There are three important characteristics of civilization mentioned here: (a) a tacit agreement or norm; (b) fundamental (even if minimal) equality; (c) a taboo against causing or facilitating others to lose face. Losing face produces both (d) loss of respect for the person principally concerned among others and (d) embarrassment or (or depending on the culture) shame in the person principally concerned. (In context, Coetzee's narrator, who is 'Coetzee,' accepts Japan as an obvious site for such a norm, but recognizes that England may have it, too.)
As an aside, this understanding of civilization is one of the transformative by-products of the youthful's Coetzee struggle with loneliness, his inability to produce art and sexual coldness, and his recognition of his own misanthropy, not to say, being a bastard (especially to women). Earlier in the (auto-biographical) novel, Coetzee had accepted other understandings of civilization including (i) an elitist "Anglo-French" conception centered on rare, particular literary cultural products exemplified by Athens, Rome, the "Germany of Walther von der Vogelweide, Provence of Arnaut Daniel, the Florence of Dante and Guido Caculcanti, to say nothing of Tang China and Moghul India and Almoravid Spain" (pp. 24-26) on the authority of the philanthropic Pound T.S. Eliot; (ii) a political conception centered on Christian values and history of colonial settlement in Southern Africa (p. 38-9) on the authority of self-interested and partial politicians.
It would be reductive to see in Coetzee's tripartite understanding of civilization merely a coordination problem among unequal members of a society --- England's classes, South Africa's racial and linguistic communities, etc. -- who struggle to find a thin, abstract layer of mutual, equal respect. For, preventing the loss in face in others requires judgment and tact. General rules can guide us in preventing us from generating circumstances in which these may be necessary and can, even, (Adam Smith is very good on this) help us feel what we ought to feel absent any feeling at all (or correct against self-deception). But general rules cannot teach us the skills and tenor of character needed to navigate social nuance. (Perhaps, deep learning will solve this problem, but I am skeptical.) Coetzee's narrative suggests that individuals, even whole cultures, can achieve adulthood without ever mastering the skill.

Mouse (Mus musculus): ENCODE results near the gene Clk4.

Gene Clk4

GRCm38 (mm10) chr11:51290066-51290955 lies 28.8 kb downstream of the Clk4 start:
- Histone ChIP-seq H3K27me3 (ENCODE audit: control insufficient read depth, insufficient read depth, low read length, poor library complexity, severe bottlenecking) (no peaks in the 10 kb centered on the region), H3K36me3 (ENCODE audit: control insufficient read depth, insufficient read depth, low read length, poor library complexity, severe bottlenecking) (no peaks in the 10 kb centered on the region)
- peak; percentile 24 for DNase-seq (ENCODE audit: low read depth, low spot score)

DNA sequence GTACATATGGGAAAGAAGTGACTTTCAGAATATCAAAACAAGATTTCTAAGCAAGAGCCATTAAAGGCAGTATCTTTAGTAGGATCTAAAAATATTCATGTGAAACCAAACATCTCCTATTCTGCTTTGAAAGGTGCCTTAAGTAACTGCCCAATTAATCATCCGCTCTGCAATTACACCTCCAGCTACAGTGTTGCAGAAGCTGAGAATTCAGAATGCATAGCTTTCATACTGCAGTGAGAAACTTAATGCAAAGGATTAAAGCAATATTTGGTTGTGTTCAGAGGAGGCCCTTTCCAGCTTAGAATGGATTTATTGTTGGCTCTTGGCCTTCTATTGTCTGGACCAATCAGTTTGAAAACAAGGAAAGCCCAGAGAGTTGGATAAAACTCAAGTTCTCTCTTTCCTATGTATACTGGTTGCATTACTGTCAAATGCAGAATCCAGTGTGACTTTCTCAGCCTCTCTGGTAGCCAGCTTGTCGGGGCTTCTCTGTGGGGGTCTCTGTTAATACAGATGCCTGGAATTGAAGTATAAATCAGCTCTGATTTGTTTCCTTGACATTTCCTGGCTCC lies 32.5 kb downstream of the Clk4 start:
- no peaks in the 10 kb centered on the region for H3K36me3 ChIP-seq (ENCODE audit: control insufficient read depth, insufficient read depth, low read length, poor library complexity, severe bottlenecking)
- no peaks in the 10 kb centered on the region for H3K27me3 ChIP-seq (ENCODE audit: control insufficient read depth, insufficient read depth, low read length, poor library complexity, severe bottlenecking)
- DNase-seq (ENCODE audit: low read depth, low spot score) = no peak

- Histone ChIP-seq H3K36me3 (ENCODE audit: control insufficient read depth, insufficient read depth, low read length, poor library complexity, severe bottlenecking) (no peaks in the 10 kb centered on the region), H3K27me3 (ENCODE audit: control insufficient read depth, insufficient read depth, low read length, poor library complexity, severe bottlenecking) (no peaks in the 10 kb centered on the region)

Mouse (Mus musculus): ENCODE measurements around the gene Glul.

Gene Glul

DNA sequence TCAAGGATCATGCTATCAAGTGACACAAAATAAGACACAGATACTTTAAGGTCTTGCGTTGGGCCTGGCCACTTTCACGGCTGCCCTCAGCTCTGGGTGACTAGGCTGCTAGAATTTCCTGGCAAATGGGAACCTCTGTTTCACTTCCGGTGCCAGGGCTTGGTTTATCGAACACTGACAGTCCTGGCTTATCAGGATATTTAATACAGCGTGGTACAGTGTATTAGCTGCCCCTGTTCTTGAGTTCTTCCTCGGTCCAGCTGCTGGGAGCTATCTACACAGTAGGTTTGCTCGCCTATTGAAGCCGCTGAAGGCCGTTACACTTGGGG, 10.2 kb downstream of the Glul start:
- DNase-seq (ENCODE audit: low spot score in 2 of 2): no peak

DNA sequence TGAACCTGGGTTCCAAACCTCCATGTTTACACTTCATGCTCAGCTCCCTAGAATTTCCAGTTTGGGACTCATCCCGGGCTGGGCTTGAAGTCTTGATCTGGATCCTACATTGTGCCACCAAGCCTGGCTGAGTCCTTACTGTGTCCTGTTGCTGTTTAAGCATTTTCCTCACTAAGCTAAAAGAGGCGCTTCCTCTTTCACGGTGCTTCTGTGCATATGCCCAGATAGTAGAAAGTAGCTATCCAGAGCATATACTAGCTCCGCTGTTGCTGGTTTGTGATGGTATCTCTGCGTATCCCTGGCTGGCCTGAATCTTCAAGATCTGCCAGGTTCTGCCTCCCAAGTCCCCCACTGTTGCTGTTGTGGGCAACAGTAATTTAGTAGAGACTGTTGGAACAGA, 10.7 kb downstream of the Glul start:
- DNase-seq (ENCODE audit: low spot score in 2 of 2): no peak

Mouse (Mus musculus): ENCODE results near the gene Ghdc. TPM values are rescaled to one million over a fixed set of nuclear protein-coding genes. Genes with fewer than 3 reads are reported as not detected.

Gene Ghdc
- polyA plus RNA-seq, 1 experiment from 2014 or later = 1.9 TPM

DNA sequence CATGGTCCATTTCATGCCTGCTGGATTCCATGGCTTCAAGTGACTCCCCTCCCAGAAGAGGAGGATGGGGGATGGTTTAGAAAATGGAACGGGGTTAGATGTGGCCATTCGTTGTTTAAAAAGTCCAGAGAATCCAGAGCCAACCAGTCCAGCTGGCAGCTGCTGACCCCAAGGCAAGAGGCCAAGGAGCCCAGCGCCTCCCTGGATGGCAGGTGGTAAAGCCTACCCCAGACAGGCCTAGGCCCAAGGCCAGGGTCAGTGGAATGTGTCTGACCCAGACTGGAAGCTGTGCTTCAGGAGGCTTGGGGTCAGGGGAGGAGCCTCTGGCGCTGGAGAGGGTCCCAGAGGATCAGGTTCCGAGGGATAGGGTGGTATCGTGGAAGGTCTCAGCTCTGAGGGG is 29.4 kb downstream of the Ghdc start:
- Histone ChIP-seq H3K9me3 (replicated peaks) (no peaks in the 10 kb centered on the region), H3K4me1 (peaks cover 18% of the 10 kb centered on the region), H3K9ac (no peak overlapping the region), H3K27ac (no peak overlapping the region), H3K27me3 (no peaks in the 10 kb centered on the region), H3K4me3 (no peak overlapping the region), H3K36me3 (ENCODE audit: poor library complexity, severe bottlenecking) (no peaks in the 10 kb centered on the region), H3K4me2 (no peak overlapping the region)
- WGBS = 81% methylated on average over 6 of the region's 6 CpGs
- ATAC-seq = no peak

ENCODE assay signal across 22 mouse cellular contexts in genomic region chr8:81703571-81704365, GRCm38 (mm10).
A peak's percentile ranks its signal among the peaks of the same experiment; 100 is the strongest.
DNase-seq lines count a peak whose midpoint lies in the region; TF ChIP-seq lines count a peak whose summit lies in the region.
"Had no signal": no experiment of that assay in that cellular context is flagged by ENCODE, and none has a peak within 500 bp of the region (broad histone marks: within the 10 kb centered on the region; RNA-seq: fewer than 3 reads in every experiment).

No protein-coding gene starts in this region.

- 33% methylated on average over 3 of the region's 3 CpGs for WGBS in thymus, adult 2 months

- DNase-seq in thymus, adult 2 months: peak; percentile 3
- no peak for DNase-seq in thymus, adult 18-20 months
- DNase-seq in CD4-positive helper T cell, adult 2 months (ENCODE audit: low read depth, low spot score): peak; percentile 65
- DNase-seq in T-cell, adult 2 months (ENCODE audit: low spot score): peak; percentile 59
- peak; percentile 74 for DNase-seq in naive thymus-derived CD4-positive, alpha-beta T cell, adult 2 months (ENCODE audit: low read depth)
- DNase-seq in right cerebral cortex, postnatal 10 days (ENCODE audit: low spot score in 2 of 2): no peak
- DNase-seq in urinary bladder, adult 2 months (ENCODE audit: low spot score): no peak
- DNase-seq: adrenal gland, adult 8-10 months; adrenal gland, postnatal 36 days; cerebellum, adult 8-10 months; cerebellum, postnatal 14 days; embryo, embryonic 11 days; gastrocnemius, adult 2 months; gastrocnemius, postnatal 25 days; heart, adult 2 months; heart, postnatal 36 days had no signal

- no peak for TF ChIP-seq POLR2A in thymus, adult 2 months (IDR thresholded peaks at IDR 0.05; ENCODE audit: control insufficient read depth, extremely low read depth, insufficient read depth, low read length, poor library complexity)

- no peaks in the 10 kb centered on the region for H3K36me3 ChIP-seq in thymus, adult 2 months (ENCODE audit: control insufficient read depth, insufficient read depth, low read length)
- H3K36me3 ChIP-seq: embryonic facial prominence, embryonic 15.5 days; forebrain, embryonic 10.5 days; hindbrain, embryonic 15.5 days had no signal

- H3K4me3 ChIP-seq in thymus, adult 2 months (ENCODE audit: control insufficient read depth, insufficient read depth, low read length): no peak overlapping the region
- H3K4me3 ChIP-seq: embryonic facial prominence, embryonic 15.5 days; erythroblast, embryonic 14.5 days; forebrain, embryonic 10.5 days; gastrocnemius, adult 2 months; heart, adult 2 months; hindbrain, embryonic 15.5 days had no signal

I often Digress about civility (see here) and civilization (see here). At one point (here) I had suggested that civilization is no more than the art of keeping conversation going; and that philosophy's role in civilization is to teach the skills and develop the concepts that allow conversations to be continued or, alternatively, the state of war to be held at bay. At first sight Coetzee's and my approach have little overlap. But it's not too difficult to see that Coetzee's analysis of civilization can be treated as a means to achieving what I have been calling civilization. This, then, results in civilization being, (a) a tacit agreement or norm; which presupposes (b) a fundamental (even if minimal) equality among members of a society;* in which there is (c) a taboo against causing or facilitating others to lose face in order (d) to keep the conversation, including silences and long-stutters, going.
Professional philosophy today is pretty good at fleshing out and analyzing (a-b). And I believe it is even capable of teaching the skills and concepts necessary for these. As I often document (and as Eric Schwitzgebel, Michael Rea, and Amy Olberding have also emphasized in various ways), professional philosophy today is horrid at (c-d)--that is we often instantiate uncivilized behavior (in the sense discussed here) and we probably lack the skills to teach it to others. That is to say, we may, in fact, at the margin contribute to the decline of society's inability to keep conversation going.